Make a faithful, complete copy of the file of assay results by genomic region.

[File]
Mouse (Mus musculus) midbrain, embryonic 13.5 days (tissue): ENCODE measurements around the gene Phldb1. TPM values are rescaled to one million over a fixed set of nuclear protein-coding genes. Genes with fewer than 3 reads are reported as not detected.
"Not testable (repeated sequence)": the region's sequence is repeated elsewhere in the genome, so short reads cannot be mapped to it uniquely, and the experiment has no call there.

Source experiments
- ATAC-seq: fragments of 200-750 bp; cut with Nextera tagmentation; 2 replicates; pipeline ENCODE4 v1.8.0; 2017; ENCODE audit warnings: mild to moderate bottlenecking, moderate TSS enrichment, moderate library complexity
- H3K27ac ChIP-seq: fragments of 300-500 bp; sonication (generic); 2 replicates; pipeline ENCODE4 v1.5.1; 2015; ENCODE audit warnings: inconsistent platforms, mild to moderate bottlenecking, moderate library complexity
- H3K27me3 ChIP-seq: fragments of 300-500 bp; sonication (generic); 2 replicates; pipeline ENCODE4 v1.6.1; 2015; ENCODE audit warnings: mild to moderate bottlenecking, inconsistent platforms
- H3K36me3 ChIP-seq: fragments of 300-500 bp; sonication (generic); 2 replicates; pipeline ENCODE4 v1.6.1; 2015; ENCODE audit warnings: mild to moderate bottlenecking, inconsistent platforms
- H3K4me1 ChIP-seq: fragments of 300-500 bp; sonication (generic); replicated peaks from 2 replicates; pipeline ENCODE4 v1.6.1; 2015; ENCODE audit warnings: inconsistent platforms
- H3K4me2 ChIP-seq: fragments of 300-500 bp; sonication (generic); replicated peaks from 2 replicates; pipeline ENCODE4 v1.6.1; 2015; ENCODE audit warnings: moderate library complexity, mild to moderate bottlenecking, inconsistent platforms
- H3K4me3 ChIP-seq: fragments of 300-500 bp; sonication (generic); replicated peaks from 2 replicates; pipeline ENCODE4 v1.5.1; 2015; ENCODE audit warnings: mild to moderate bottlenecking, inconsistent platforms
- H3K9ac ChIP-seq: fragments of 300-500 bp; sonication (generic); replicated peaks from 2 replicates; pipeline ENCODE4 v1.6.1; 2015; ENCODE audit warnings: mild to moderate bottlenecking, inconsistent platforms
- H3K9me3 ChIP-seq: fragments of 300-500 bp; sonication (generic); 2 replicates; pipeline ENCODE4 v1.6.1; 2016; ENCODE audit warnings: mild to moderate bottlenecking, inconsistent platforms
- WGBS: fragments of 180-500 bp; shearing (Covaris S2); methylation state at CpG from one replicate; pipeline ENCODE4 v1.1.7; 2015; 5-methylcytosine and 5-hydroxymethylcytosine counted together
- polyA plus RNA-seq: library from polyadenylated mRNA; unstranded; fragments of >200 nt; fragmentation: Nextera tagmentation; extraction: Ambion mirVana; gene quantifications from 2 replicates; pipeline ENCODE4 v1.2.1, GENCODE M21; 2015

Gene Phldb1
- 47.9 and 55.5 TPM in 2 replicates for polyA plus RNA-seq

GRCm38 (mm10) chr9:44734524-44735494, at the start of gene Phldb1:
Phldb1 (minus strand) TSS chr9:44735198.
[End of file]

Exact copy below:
Mouse (Mus musculus) midbrain, embryonic 13.5 days (tissue): ENCODE measurements around the gene Phldb1. TPM values are rescaled to one million over a fixed set of nuclear protein-coding genes. Genes with fewer than 3 reads are reported as not detected.
"Not testable (repeated sequence)": the region's sequence is repeated elsewhere in the genome, so short reads cannot be mapped to it uniquely, and the experiment has no call there.

Source experiments
- ATAC-seq: fragments of 200-750 bp; cut with Nextera tagmentation; 2 replicates; pipeline ENCODE4 v1.8.0; 2017; ENCODE audit warnings: mild to moderate bottlenecking, moderate TSS enrichment, moderate library complexity
- H3K27ac ChIP-seq: fragments of 300-500 bp; sonication (generic); 2 replicates; pipeline ENCODE4 v1.5.1; 2015; ENCODE audit warnings: inconsistent platforms, mild to moderate bottlenecking, moderate library complexity
- H3K27me3 ChIP-seq: fragments of 300-500 bp; sonication (generic); 2 replicates; pipeline ENCODE4 v1.6.1; 2015; ENCODE audit warnings: mild to moderate bottlenecking, inconsistent platforms
- H3K36me3 ChIP-seq: fragments of 300-500 bp; sonication (generic); 2 replicates; pipeline ENCODE4 v1.6.1; 2015; ENCODE audit warnings: mild to moderate bottlenecking, inconsistent platforms
- H3K4me1 ChIP-seq: fragments of 300-500 bp; sonication (generic); replicated peaks from 2 replicates; pipeline ENCODE4 v1.6.1; 2015; ENCODE audit warnings: inconsistent platforms
- H3K4me2 ChIP-seq: fragments of 300-500 bp; sonication (generic); replicated peaks from 2 replicates; pipeline ENCODE4 v1.6.1; 2015; ENCODE audit warnings: moderate library complexity, mild to moderate bottlenecking, inconsistent platforms
- H3K4me3 ChIP-seq: fragments of 300-500 bp; sonication (generic); replicated peaks from 2 replicates; pipeline ENCODE4 v1.5.1; 2015; ENCODE audit warnings: mild to moderate bottlenecking, inconsistent platforms
- H3K9ac ChIP-seq: fragments of 300-500 bp; sonication (generic); replicated peaks from 2 replicates; pipeline ENCODE4 v1.6.1; 2015; ENCODE audit warnings: mild to moderate bottlenecking, inconsistent platforms
- H3K9me3 ChIP-seq: fragments of 300-500 bp; sonication (generic); 2 replicates; pipeline ENCODE4 v1.6.1; 2016; ENCODE audit warnings: mild to moderate bottlenecking, inconsistent platforms
- WGBS: fragments of 180-500 bp; shearing (Covaris S2); methylation state at CpG from one replicate; pipeline ENCODE4 v1.1.7; 2015; 5-methylcytosine and 5-hydroxymethylcytosine counted together
- polyA plus RNA-seq: library from polyadenylated mRNA; unstranded; fragments of >200 nt; fragmentation: Nextera tagmentation; extraction: Ambion mirVana; gene quantifications from 2 replicates; pipeline ENCODE4 v1.2.1, GENCODE M21; 2015

Gene Phldb1
- 47.9 and 55.5 TPM in 2 replicates for polyA plus RNA-seq

GRCm38 (mm10) chr9:44734524-44735494, at the start of gene Phldb1:
Phldb1 (minus strand) TSS chr9:44735198.